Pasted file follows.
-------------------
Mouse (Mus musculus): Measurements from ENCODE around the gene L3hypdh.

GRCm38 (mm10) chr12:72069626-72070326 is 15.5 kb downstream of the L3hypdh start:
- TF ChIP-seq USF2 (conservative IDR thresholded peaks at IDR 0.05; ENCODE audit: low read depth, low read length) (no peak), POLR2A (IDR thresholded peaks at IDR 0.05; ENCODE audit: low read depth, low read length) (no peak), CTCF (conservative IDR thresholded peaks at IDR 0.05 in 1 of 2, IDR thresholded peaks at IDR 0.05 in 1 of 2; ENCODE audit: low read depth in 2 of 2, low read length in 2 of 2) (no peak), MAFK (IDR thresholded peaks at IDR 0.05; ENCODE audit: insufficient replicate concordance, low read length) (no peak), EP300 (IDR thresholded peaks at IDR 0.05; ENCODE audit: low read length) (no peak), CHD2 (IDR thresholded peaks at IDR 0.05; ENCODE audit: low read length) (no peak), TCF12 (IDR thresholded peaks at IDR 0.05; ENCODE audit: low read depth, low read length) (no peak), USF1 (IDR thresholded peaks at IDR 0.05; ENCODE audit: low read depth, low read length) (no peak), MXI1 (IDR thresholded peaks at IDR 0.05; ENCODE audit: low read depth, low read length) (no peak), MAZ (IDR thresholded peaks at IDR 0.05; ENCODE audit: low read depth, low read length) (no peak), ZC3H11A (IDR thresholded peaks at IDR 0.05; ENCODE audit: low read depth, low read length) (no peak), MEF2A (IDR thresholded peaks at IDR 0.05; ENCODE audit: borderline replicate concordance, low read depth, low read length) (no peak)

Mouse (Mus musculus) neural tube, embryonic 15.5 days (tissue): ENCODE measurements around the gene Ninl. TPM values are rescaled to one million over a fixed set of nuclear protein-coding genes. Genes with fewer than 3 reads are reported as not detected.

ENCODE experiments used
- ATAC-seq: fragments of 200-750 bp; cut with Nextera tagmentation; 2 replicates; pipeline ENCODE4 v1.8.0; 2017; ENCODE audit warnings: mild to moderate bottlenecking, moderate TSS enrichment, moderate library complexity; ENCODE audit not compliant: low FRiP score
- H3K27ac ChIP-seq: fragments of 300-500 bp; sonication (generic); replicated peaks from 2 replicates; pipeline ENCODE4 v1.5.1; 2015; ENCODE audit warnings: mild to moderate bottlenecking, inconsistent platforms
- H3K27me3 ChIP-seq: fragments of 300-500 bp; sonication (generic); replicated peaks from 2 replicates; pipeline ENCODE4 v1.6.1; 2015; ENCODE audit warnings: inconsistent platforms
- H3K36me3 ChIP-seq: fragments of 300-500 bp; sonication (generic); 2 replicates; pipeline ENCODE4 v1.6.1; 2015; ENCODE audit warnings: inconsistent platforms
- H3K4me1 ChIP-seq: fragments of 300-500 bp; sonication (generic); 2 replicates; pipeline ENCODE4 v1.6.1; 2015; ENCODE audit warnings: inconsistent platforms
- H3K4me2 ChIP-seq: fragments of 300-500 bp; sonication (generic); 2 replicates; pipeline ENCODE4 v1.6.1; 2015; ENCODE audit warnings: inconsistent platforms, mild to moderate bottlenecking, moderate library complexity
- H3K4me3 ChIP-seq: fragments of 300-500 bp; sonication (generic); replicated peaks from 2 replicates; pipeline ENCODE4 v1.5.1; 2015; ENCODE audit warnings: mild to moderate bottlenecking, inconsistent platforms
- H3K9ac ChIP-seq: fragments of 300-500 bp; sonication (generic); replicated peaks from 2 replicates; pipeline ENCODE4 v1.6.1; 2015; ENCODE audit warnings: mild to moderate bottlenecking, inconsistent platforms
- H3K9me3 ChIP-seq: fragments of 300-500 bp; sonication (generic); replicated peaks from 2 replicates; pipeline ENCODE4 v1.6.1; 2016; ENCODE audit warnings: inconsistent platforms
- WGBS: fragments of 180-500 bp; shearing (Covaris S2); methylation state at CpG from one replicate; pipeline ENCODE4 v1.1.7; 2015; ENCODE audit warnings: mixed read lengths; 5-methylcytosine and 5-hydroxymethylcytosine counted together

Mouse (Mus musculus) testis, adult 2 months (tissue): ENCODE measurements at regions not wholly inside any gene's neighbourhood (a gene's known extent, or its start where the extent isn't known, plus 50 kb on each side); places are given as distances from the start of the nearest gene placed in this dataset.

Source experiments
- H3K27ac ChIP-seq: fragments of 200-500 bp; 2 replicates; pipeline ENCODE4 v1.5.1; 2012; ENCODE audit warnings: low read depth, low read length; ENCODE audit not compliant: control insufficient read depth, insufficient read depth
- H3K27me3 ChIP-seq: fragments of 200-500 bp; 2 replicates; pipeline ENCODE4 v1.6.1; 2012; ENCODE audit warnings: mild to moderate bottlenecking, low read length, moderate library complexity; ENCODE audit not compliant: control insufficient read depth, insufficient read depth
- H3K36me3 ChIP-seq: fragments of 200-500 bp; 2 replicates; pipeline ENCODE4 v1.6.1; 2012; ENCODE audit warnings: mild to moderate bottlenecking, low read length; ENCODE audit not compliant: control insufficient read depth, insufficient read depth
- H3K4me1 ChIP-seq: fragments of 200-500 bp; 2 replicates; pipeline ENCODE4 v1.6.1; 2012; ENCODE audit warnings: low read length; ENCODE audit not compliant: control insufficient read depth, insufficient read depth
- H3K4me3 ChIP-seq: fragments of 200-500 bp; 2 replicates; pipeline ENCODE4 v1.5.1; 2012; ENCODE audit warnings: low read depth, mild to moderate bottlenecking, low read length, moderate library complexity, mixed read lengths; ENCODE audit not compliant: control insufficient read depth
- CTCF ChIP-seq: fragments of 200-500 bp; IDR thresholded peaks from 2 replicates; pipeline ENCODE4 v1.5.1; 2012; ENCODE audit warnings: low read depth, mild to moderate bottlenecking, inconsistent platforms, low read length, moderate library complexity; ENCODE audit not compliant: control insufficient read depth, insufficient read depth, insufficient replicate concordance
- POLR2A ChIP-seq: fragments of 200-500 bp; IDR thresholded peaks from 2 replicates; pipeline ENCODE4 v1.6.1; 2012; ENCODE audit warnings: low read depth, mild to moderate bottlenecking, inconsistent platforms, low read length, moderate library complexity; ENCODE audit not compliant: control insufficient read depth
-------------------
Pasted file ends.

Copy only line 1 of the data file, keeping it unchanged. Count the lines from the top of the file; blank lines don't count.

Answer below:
Mouse (Mus musculus): Measurements from ENCODE around the gene L3hypdh.